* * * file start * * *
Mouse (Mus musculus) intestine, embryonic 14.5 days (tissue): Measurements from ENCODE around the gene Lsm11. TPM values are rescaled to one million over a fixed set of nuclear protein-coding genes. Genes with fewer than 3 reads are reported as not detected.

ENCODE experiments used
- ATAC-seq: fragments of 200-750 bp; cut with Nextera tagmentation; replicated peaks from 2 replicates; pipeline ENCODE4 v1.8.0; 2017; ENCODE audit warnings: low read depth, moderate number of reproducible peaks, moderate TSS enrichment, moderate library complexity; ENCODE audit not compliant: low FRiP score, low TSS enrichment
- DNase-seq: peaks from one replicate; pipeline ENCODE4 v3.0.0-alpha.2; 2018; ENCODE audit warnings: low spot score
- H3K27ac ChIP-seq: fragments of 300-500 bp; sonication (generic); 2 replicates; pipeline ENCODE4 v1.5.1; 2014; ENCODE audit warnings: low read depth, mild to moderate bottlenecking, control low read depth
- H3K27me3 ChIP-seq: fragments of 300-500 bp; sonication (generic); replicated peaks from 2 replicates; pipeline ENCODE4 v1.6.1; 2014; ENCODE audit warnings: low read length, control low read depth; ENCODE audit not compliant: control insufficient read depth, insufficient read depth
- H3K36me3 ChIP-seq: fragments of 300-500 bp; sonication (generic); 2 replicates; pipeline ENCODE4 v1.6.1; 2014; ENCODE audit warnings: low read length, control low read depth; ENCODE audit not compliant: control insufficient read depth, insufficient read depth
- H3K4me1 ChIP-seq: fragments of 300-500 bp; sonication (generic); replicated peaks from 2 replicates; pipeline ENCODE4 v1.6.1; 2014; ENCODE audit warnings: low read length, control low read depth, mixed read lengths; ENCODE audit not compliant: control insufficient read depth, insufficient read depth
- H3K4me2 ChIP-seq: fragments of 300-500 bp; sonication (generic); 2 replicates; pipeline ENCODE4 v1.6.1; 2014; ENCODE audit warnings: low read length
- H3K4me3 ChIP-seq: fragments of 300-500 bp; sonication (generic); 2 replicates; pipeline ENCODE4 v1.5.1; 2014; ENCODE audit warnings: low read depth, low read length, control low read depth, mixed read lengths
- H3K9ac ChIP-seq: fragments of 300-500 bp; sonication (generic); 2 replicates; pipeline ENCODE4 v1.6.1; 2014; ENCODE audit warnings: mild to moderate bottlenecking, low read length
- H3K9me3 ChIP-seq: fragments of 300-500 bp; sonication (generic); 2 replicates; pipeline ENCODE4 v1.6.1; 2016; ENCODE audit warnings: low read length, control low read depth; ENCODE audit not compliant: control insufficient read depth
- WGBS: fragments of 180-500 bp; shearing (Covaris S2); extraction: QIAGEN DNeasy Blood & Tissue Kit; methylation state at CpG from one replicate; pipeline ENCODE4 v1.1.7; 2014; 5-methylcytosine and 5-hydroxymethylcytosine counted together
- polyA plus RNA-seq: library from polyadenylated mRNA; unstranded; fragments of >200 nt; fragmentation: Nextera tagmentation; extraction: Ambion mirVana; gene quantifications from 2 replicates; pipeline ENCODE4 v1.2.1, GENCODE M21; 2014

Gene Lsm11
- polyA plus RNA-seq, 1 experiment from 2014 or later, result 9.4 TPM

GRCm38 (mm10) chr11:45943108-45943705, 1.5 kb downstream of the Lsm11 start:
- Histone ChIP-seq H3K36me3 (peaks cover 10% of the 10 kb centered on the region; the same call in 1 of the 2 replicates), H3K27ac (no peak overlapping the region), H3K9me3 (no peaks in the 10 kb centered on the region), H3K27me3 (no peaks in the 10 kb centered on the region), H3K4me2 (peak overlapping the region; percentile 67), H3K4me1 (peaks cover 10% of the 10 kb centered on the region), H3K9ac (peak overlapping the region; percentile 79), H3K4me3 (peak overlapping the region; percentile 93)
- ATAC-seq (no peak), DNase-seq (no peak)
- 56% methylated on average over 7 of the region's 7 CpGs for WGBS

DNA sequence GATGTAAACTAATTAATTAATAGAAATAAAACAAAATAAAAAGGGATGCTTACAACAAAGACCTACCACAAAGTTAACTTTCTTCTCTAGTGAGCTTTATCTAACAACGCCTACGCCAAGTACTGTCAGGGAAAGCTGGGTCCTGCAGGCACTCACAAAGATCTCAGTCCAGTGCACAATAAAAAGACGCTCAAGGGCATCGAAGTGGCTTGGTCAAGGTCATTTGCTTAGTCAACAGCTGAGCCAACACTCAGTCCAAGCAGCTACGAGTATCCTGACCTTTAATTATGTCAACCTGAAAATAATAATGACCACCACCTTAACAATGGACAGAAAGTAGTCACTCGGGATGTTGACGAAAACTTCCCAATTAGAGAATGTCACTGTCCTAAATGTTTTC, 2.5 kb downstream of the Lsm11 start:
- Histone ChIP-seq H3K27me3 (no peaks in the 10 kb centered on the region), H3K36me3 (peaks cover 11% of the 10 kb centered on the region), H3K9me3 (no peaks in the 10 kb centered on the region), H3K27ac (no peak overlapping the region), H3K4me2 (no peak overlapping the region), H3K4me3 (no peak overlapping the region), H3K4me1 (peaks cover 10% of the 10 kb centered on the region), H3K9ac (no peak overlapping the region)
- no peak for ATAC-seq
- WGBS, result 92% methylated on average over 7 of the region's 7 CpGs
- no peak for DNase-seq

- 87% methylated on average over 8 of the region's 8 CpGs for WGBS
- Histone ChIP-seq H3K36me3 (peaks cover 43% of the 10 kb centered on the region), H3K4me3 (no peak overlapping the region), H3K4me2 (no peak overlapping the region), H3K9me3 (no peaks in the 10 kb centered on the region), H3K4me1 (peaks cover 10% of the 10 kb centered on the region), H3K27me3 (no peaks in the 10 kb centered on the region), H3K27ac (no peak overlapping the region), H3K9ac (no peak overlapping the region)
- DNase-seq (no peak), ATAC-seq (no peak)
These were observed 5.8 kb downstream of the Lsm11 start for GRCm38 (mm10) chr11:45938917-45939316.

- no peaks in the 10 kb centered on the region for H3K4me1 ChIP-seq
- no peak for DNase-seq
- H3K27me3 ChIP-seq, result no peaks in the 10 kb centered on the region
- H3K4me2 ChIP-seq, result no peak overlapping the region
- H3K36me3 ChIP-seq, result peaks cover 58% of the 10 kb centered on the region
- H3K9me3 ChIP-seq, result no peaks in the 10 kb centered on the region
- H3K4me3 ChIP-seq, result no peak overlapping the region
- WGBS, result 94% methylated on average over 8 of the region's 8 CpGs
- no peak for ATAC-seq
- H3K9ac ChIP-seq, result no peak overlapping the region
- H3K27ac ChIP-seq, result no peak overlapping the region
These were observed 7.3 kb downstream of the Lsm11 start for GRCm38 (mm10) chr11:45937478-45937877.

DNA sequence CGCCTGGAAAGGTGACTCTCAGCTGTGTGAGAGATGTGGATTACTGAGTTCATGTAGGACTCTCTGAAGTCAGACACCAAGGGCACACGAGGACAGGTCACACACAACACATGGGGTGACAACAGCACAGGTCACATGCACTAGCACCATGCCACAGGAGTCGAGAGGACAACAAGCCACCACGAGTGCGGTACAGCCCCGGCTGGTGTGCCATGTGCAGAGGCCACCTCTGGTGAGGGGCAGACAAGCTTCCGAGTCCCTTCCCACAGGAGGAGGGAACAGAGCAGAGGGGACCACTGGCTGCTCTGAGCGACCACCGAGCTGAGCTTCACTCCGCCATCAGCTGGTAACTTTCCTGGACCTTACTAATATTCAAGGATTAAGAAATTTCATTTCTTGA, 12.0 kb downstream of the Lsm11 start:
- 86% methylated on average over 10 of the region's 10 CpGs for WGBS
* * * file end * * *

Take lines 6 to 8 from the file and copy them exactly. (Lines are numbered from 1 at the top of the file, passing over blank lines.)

- H3K27me3 ChIP-seq: fragments of 300-500 bp; sonication (generic); replicated peaks from 2 replicates; pipeline ENCODE4 v1.6.1; 2014; ENCODE audit warnings: low read length, control low read depth; ENCODE audit not compliant: control insufficient read depth, insufficient read depth
- H3K36me3 ChIP-seq: fragments of 300-500 bp; sonication (generic); 2 replicates; pipeline ENCODE4 v1.6.1; 2014; ENCODE audit warnings: low read length, control low read depth; ENCODE audit not compliant: control insufficient read depth, insufficient read depth
- H3K4me1 ChIP-seq: fragments of 300-500 bp; sonication (generic); replicated peaks from 2 replicates; pipeline ENCODE4 v1.6.1; 2014; ENCODE audit warnings: low read length, control low read depth, mixed read lengths; ENCODE audit not compliant: control insufficient read depth, insufficient read depth